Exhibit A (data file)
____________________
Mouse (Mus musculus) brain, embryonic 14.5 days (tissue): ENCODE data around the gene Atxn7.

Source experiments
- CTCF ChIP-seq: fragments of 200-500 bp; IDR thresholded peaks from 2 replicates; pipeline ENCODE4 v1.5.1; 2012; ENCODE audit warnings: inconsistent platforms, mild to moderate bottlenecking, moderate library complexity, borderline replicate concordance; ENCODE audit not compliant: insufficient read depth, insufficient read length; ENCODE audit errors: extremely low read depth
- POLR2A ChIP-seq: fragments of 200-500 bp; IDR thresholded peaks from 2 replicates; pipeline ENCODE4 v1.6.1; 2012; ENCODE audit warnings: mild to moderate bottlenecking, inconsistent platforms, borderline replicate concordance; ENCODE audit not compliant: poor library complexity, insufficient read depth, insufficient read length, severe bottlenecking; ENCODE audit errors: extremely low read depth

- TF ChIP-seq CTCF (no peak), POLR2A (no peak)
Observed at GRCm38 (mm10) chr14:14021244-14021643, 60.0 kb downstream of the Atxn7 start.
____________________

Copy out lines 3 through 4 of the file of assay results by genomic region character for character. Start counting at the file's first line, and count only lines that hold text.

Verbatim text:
- CTCF ChIP-seq: fragments of 200-500 bp; IDR thresholded peaks from 2 replicates; pipeline ENCODE4 v1.5.1; 2012; ENCODE audit warnings: inconsistent platforms, mild to moderate bottlenecking, moderate library complexity, borderline replicate concordance; ENCODE audit not compliant: insufficient read depth, insufficient read length; ENCODE audit errors: extremely low read depth
- POLR2A ChIP-seq: fragments of 200-500 bp; IDR thresholded peaks from 2 replicates; pipeline ENCODE4 v1.6.1; 2012; ENCODE audit warnings: mild to moderate bottlenecking, inconsistent platforms, borderline replicate concordance; ENCODE audit not compliant: poor library complexity, insufficient read depth, insufficient read length, severe bottlenecking; ENCODE audit errors: extremely low read depth